Wednesday, August 22, 2012

Rooting Out the Adverbs.


Reader (and writer, by the way) Lance writes, "I despise adverbs. They're overused and lead to lazy prose. When is it acceptable to use adverbs in a narrative? ....Thank you, here's a fresh apple."
Apple 03

Because Lance was kind enough to leave a fresh imaginary apple for the teacher, he gains status as Teacher's Pet.




As for adverbs, that's more of a stylistic question than an actual grammar question. Grammar doesn't care how many adverbs you use as long as you use them correctly (See? There's an adverb right there). Grammar does, however, insist that you never use adjectives in places where adverbs belong! 

  • This is a real delicious chocolate pie. (really)
  • You write very good. (well)
  • That hillbilly is sure good-looking. (surely)


As far as style goes, Stephen King believes, "the road to hell is paved with adverbs," and that they sprout like dandelions if you fail to root them out immediately. (from On Writing: 10th Anniversary Edition: A Memoir of the Craft )

King also insists that adverbs very seldom, if ever, be used in dialog attribution:
  • "It's freezing," Tom muttered icily.
  • "Pass me the shellfish," said Tom crabbily.
  • "That's the last time I'll stick my arm in a lion's mouth," the lion-tamer said off-handedly. {snicker}
Fotothek df roe-neg 0006211 007 Zirkusdarbietung mit Löwen



It is generally (Oh, look! Another one!) agreed upon among writers that it is better to use strong verbs than it is to use adverbs to describe weak verbs. 

On the other hand, some adverbs are actually necessary. I've given you some examples on this post already. Which is necessary, and which is expendable?
Grammar doesn't care how many adverbs you use as long as you use them correctly.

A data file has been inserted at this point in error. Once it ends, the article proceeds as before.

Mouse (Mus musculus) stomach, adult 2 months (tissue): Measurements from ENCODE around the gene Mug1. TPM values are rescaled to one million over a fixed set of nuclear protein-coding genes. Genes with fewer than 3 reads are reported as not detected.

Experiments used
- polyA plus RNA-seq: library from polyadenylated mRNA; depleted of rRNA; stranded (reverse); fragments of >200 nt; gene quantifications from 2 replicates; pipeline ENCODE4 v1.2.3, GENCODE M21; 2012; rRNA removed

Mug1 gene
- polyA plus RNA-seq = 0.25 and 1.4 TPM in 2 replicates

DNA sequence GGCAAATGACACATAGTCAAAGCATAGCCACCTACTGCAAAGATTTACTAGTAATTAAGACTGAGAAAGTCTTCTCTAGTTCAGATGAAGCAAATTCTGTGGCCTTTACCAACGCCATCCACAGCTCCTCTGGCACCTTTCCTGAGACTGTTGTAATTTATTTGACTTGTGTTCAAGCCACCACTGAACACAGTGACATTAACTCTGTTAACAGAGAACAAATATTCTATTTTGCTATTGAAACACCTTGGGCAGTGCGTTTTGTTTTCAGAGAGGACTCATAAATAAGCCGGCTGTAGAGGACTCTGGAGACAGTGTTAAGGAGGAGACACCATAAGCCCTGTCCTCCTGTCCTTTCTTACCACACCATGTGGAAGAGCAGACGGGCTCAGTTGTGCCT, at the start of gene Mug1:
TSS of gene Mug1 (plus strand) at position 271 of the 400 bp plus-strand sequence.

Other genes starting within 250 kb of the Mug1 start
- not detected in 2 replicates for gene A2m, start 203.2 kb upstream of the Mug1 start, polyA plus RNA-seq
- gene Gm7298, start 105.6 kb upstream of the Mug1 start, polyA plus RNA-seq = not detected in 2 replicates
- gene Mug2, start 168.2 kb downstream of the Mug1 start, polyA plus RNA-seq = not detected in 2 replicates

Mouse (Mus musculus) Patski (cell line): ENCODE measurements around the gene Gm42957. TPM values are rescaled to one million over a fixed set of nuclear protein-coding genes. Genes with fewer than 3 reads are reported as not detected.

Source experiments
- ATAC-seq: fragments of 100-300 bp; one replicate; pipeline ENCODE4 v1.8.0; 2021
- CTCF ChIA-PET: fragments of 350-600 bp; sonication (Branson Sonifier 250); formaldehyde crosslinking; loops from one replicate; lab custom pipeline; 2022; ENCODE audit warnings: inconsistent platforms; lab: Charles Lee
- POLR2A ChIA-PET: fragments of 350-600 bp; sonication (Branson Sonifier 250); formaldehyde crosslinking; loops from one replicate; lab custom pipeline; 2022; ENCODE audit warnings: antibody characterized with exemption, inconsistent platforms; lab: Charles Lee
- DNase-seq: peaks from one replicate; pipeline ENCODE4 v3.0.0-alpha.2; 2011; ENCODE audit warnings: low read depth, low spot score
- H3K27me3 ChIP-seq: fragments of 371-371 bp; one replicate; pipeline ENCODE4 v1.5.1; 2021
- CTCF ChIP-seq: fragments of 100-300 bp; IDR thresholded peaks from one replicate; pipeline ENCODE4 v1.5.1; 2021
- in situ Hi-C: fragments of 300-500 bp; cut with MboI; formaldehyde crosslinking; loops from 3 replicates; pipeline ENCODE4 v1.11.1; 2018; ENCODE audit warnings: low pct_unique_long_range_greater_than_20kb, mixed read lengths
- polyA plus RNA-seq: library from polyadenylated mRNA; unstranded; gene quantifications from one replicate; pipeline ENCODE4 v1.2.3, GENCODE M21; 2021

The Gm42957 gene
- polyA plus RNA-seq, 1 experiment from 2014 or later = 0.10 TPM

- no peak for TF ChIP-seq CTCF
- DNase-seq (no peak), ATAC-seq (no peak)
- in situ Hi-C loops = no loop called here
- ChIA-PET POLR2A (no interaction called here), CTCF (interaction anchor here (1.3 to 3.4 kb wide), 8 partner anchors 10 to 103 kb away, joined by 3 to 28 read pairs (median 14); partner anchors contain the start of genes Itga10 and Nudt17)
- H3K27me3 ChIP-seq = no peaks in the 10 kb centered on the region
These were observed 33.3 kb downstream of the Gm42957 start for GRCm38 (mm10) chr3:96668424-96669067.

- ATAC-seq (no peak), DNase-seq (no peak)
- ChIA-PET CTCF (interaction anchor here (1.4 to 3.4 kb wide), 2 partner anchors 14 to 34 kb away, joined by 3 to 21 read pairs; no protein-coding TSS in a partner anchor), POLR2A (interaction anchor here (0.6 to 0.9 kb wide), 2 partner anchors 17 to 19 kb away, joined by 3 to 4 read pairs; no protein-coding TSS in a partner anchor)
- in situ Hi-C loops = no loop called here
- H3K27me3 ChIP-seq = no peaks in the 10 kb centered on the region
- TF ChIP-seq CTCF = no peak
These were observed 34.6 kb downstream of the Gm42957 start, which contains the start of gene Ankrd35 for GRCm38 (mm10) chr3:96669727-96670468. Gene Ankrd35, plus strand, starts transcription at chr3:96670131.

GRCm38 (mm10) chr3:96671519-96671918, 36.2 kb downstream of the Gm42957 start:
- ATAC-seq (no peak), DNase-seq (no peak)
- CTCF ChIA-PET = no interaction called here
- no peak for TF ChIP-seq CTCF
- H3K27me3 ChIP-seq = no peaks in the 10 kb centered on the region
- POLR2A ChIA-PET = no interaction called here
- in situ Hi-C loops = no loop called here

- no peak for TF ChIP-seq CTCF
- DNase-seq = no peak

It is generally agreed upon among writers that it is better to use strong verbs than it is to use weak verbs and describe them with adverbs.
The first sentence wouldn't make much sense without the adverb correctly. The second sentence would still make sense without generally, but might not be as precise. It's your call. If you can cut out the adverb and still say what you mean, then by all means cut it out.

Strunk and White, in their book The Elements of Style , don't seem to care much about excess adverbiage (Yeah, I made that word up.) Their main concern seems to be that the adverbs you do use are not awkwardly constructed (Yep. Gonna have to keep that adverb). In other words, don't just go around willy nilly, sticking -ly onto every adjective you come across. "Words that are not used orally are seldom ones to go on paper."




By the way, words ending in -ly are not the only adverbs. On this page, I've used the following adverbs:
when     not     never     very     seldom     still     much     

Adverbs are words that modify verbs, adjectives, and other adverbs. They may indicate place (there), time (now), manner (beautifully ), circumstance (accidentally), or degree (very). They do not have to end in -ly, as I have shown.

So to summarize, there is no "right or wrong" in terms of the number of adverbs you use in your prose. However, good writers use them sparingly and only when they add meaning that can't be added in any other way. It's a matter of style, not grammar.


What else do you need to know about adverbs or about any grammar/punctuation question at all? Always feel free to ask. That's what I'm here for. 
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